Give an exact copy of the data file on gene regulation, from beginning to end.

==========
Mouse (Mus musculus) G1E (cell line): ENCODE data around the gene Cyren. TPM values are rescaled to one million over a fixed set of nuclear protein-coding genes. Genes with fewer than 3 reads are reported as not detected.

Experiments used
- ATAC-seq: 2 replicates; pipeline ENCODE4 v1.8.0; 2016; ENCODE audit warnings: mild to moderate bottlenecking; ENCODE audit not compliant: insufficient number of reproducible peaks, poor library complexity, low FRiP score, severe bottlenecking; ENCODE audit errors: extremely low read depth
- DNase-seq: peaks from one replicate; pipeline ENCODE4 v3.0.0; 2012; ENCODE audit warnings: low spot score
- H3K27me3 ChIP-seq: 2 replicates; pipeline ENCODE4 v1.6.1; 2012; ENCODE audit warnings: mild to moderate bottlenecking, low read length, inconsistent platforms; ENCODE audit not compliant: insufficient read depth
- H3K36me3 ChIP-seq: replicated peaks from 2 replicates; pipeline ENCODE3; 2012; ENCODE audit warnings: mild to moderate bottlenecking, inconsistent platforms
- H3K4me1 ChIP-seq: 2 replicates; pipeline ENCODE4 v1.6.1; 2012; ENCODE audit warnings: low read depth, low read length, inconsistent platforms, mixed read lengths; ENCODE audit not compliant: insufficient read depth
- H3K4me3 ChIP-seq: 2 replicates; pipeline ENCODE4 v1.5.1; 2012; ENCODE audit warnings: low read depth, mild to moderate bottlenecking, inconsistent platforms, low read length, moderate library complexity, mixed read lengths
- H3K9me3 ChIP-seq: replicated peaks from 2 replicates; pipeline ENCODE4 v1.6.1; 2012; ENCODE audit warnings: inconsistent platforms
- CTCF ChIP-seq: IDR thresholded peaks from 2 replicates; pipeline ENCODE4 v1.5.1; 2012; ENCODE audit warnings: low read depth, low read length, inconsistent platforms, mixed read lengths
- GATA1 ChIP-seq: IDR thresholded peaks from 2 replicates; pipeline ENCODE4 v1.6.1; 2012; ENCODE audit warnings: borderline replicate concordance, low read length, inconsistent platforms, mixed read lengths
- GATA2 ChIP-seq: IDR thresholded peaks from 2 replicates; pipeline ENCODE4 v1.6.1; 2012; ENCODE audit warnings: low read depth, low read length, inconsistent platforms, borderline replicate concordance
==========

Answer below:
Mouse (Mus musculus) G1E (cell line): ENCODE data around the gene Cyren. TPM values are rescaled to one million over a fixed set of nuclear protein-coding genes. Genes with fewer than 3 reads are reported as not detected.

Experiments used
- ATAC-seq: 2 replicates; pipeline ENCODE4 v1.8.0; 2016; ENCODE audit warnings: mild to moderate bottlenecking; ENCODE audit not compliant: insufficient number of reproducible peaks, poor library complexity, low FRiP score, severe bottlenecking; ENCODE audit errors: extremely low read depth
- DNase-seq: peaks from one replicate; pipeline ENCODE4 v3.0.0; 2012; ENCODE audit warnings: low spot score
- H3K27me3 ChIP-seq: 2 replicates; pipeline ENCODE4 v1.6.1; 2012; ENCODE audit warnings: mild to moderate bottlenecking, low read length, inconsistent platforms; ENCODE audit not compliant: insufficient read depth
- H3K36me3 ChIP-seq: replicated peaks from 2 replicates; pipeline ENCODE3; 2012; ENCODE audit warnings: mild to moderate bottlenecking, inconsistent platforms
- H3K4me1 ChIP-seq: 2 replicates; pipeline ENCODE4 v1.6.1; 2012; ENCODE audit warnings: low read depth, low read length, inconsistent platforms, mixed read lengths; ENCODE audit not compliant: insufficient read depth
- H3K4me3 ChIP-seq: 2 replicates; pipeline ENCODE4 v1.5.1; 2012; ENCODE audit warnings: low read depth, mild to moderate bottlenecking, inconsistent platforms, low read length, moderate library complexity, mixed read lengths
- H3K9me3 ChIP-seq: replicated peaks from 2 replicates; pipeline ENCODE4 v1.6.1; 2012; ENCODE audit warnings: inconsistent platforms
- CTCF ChIP-seq: IDR thresholded peaks from 2 replicates; pipeline ENCODE4 v1.5.1; 2012; ENCODE audit warnings: low read depth, low read length, inconsistent platforms, mixed read lengths
- GATA1 ChIP-seq: IDR thresholded peaks from 2 replicates; pipeline ENCODE4 v1.6.1; 2012; ENCODE audit warnings: borderline replicate concordance, low read length, inconsistent platforms, mixed read lengths
- GATA2 ChIP-seq: IDR thresholded peaks from 2 replicates; pipeline ENCODE4 v1.6.1; 2012; ENCODE audit warnings: low read depth, low read length, inconsistent platforms, borderline replicate concordance